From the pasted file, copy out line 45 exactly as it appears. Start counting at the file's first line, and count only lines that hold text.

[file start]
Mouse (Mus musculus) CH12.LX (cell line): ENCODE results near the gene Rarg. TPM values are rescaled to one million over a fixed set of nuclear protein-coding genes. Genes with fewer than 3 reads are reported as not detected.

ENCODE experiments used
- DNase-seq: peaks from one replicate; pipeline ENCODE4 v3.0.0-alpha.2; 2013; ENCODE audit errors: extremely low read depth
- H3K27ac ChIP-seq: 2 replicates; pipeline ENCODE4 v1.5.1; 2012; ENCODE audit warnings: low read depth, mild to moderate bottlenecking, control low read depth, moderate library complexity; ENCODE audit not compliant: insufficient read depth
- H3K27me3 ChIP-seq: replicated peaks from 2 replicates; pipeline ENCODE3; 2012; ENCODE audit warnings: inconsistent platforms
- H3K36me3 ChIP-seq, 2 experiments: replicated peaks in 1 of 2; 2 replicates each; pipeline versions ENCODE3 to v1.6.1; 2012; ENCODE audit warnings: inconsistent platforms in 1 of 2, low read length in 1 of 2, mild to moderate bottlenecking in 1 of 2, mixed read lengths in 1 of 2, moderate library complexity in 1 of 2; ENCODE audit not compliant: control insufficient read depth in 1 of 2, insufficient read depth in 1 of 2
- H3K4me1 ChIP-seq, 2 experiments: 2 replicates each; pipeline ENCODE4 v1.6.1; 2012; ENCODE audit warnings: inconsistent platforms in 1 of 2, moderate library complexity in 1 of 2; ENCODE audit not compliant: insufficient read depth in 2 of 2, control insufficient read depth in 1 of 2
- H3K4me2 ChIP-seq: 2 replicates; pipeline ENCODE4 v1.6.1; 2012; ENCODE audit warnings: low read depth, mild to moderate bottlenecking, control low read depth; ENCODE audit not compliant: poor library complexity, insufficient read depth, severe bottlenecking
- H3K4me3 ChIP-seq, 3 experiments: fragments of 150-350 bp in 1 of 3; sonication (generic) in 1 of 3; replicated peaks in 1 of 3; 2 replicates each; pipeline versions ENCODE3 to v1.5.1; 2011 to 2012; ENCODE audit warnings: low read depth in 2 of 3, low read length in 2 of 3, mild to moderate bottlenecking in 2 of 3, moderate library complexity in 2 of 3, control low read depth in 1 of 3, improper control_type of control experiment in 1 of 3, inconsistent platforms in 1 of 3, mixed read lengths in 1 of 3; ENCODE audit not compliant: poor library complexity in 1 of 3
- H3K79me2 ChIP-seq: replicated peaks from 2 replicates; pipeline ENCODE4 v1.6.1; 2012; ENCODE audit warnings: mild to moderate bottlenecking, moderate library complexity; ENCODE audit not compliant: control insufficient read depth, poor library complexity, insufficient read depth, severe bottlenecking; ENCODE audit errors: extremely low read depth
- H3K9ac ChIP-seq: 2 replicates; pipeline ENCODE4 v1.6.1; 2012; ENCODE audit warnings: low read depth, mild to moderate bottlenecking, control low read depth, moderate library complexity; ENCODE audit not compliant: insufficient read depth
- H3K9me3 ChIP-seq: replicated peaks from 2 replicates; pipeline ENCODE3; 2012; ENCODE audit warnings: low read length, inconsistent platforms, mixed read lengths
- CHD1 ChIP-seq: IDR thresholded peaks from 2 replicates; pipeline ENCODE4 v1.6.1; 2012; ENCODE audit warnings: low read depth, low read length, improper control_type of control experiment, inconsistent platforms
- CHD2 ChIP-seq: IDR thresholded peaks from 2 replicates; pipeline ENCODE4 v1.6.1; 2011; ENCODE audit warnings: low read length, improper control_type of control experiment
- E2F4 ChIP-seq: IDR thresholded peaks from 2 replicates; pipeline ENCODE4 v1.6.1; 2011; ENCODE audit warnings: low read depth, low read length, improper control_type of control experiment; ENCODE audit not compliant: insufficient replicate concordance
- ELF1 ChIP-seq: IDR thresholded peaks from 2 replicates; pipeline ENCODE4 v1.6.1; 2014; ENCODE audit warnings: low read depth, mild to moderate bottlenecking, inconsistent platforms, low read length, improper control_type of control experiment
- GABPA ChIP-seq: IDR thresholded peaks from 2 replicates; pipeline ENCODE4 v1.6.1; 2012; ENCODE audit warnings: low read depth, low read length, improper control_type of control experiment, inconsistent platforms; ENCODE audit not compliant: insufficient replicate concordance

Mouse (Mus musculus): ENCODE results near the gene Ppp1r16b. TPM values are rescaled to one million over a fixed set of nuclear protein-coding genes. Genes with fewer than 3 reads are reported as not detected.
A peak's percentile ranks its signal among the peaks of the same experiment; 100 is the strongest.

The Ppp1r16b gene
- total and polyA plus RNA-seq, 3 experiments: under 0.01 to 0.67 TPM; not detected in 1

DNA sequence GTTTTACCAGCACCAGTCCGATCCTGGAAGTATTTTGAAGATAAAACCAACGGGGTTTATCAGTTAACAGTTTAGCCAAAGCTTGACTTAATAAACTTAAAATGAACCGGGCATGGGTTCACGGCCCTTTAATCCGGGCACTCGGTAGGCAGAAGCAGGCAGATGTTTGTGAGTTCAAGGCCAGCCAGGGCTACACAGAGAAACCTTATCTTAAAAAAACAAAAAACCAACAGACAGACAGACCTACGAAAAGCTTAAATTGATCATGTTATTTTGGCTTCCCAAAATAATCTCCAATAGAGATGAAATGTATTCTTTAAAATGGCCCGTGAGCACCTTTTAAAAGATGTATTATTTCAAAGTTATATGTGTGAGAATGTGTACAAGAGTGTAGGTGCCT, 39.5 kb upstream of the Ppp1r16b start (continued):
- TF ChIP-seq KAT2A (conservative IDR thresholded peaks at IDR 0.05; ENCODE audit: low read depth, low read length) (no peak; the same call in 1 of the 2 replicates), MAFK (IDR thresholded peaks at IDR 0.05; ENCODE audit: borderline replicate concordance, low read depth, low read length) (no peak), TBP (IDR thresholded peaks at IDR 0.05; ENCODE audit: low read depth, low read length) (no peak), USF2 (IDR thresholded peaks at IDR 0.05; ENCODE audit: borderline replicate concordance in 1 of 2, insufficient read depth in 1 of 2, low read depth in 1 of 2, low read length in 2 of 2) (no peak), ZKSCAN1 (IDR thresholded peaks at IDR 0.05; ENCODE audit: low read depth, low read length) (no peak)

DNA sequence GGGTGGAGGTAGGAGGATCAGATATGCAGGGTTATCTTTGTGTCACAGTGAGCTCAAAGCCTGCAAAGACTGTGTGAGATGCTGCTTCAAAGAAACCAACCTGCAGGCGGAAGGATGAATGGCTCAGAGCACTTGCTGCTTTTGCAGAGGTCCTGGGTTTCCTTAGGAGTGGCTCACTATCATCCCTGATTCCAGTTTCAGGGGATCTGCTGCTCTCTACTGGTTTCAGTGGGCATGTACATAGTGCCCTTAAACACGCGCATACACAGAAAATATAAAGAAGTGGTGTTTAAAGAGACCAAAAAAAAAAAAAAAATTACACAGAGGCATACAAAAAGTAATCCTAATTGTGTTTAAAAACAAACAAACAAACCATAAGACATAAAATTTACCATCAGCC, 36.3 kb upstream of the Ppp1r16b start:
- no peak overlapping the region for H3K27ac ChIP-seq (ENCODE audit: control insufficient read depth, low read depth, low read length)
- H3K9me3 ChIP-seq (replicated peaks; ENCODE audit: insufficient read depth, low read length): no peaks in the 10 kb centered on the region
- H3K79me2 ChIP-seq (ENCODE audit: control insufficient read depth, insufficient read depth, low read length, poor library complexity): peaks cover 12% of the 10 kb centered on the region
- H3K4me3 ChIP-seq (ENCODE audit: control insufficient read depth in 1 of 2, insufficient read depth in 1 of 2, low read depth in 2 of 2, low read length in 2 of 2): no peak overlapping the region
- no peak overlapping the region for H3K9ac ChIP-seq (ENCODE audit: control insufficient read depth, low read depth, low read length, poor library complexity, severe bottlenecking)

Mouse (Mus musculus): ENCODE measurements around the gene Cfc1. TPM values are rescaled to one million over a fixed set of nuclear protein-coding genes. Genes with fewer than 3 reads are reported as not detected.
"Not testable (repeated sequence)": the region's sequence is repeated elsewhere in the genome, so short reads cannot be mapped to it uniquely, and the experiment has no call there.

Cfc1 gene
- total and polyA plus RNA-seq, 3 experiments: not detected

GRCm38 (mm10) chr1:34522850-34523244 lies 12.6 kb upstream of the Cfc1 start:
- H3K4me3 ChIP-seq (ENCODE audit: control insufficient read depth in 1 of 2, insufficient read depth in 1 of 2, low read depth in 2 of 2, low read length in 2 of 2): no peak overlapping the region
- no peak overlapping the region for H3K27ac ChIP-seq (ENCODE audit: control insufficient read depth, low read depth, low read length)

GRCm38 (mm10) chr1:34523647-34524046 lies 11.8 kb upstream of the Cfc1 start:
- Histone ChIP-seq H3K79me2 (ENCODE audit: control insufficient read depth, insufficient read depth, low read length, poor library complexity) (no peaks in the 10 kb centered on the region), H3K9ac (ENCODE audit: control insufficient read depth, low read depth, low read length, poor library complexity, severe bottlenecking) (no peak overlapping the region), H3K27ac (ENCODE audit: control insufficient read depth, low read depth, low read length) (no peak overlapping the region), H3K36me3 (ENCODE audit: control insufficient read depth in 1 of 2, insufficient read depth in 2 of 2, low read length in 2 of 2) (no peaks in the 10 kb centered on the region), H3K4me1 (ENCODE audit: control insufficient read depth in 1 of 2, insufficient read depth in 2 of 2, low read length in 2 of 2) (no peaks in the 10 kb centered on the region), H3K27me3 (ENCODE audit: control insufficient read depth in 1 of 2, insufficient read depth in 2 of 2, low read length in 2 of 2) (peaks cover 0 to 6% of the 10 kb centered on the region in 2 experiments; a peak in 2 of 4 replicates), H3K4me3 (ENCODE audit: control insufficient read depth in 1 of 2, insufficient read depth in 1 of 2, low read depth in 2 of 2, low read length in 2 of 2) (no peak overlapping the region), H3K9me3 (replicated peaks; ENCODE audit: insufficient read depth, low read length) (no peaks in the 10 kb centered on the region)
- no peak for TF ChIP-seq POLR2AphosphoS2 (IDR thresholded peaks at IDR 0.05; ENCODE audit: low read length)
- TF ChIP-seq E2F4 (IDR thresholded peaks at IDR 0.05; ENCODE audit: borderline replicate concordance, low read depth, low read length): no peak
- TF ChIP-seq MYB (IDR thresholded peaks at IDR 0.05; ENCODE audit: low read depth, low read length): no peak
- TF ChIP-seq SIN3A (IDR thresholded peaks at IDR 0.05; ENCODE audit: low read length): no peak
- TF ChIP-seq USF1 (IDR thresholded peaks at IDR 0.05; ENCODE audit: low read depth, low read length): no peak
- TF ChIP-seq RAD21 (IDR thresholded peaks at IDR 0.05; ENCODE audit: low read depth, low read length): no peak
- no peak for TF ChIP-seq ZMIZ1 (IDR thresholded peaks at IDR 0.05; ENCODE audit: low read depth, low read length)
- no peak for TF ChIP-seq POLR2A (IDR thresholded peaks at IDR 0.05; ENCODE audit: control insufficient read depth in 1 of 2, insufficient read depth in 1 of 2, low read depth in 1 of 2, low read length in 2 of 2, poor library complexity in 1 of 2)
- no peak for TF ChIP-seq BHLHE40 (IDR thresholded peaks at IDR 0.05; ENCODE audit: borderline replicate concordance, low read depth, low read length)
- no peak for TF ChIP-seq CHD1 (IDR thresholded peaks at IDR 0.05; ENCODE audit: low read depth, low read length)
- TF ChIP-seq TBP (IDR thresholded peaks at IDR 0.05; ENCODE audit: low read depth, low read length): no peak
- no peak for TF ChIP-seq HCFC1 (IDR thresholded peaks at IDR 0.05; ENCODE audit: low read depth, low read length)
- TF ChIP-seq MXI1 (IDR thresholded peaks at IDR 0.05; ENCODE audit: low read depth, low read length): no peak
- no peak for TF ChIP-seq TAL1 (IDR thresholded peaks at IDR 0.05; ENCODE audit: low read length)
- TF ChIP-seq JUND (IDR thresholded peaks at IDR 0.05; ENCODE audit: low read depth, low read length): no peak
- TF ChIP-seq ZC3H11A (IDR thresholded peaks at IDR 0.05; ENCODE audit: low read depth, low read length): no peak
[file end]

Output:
- no peak for TF ChIP-seq ZMIZ1 (IDR thresholded peaks at IDR 0.05; ENCODE audit: low read depth, low read length)